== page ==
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How to network with purpose

Photo courtesy of flikr user Michigan Municipal League

(MoneyWatch) To enhance prospecting, it pays to network in target-rich environments. Quick, think of your target profile. Then think, who gathers these people? Right now there are groups and associations that are creating pools of prospects for you to meet.

Some of these will be a monthly meeting. Sure you could join and get active. Plus you could work to become a leader in the group. And, yes, you could serve on committees to form linkages. All great strategies.

But there is also the guerrilla mingle approach. These are the time-crunched sales people who know it is more important to attend the group's social hour than the meeting itself. When pressed for time they know they'll make more contacts and perhaps even learn more if they arrive promptly for the social period and cut out before the speaker.

Let's do the math. If the social period is one hour and the meeting is one hour, this is a two-hour investment. During the meeting portion you get to connect with the person on your left and right (let's assume you are not sitting next to someone from your own company). You don't get to choose the two people, so if you're lucky you maybe make one good contact and it will cost you 60 minutes of your life.

Now during a one-hour social period you get to do a recon of this target-rich environment. You can quickly excuse yourself from suspects and hone in on the prospects. Let's say you get to talk to four good prospects. Each prospect only cost you 15 minutes. That is a much better ROTI (return on time investment).

So what is the best way to work the room? Make a sport out of it. Here are the rules of the game:

1. Think gamesmanship. Make a "Beat-the-Clock" game out of mingling and see how many potential prospects or referral sources you can make at each meeting. Remember, there are no timeouts, the clock is running.

2. Double-team them. Don't congregate with people you know or work with. To make meeting people easier, consider doing it with an ally from another company. You can introduce each other to potential prospects.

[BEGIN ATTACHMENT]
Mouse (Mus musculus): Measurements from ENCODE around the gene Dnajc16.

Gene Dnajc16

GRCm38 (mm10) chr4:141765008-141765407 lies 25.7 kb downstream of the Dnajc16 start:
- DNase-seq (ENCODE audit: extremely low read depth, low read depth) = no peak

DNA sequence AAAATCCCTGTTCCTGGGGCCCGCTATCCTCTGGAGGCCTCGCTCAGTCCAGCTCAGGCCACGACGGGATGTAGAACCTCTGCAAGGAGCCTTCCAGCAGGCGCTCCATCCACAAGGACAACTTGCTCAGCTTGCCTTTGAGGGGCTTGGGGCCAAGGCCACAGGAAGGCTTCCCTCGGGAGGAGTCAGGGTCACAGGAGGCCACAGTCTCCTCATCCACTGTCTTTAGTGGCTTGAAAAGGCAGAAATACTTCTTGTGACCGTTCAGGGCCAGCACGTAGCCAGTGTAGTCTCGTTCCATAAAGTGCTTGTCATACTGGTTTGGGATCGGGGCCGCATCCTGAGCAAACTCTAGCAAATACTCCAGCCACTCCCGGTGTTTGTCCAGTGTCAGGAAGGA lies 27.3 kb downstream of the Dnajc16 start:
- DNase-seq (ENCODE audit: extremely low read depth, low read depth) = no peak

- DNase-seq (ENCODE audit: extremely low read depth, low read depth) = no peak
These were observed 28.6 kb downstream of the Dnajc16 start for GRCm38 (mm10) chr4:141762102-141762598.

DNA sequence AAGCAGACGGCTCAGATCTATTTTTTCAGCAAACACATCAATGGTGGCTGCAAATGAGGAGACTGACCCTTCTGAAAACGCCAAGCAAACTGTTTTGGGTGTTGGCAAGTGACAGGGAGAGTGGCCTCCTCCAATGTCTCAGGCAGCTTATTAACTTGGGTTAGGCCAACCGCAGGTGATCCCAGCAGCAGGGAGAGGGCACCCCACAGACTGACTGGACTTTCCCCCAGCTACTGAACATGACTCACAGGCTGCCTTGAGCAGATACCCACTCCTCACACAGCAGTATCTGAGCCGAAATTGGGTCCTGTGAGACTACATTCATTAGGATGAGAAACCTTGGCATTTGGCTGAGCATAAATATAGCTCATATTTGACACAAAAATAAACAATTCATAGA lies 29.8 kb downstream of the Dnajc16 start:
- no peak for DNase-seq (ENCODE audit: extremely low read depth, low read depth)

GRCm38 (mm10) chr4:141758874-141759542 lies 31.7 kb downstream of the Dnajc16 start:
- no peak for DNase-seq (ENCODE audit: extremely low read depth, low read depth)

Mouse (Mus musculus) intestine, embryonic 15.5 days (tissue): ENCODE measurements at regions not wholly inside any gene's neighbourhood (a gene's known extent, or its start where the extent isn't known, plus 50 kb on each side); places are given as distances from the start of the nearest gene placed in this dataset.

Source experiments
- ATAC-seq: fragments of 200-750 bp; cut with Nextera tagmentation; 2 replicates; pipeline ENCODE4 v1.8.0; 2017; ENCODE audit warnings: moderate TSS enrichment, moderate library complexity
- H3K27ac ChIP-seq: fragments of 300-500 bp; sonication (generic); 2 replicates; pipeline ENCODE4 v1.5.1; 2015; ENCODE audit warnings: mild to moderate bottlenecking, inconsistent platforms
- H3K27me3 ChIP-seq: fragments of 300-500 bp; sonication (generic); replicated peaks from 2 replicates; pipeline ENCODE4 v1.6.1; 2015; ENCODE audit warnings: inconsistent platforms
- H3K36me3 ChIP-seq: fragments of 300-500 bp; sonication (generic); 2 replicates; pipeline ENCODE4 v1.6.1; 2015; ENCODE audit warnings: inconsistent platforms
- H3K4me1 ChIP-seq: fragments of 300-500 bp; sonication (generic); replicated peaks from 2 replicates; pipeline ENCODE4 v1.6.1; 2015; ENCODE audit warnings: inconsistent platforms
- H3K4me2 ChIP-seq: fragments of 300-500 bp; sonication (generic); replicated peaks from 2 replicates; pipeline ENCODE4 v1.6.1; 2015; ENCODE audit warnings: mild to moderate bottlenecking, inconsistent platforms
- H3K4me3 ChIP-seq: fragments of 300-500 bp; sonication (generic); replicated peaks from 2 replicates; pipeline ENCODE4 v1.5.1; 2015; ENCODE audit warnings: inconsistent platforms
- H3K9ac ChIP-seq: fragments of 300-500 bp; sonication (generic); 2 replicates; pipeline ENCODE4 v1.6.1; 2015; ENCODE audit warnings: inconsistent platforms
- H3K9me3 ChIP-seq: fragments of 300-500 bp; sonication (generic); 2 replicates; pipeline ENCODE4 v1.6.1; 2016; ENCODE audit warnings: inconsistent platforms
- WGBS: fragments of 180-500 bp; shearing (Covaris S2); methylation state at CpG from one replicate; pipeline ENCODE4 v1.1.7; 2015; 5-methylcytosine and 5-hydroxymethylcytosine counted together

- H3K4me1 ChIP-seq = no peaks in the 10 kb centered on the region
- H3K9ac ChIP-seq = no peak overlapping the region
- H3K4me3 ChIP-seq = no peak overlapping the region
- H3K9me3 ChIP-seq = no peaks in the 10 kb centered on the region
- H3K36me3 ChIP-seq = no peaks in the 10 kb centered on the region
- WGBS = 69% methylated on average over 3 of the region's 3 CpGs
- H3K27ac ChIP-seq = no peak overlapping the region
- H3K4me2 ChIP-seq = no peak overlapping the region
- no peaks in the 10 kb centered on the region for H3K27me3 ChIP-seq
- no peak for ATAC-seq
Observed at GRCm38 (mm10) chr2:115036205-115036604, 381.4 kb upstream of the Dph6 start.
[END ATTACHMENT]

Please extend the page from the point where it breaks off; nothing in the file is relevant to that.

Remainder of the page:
3. Use zone coverage. If several people from your company are attending an event, fan out. If you do stay for the meal, spread out to different tables. Even if you are asked to "buy a table" at the event, you can do that symbolically and spread the people out at various tables. That improves the odds of making a good connection.

4. Go head-to-head. When seating is unassigned, choose your table with purpose. Don't be the first to sit down. Lay back and see where people start to settle. Then consciously pick the best opportunity.

5. Surpass personal best. Keep score with how you do. Then try to better your best. Prepare for the game of meeting potential prospects like a runner psyches up for a race. Aim for a personal record each outing, always increasing the number of "prospects per allotted minutes" from your previous best performance.

You can also take rookies under your wing. When you are out to mingle, watch for singles. These are the newcomers, visitors and other disoriented folks. Appoint yourself the unofficial welcome wagon. Greet them and make them feel at home when they arrive. Ask them who they are hoping to meet and help them with some introductions. You might just make a friend, and referral source, for life.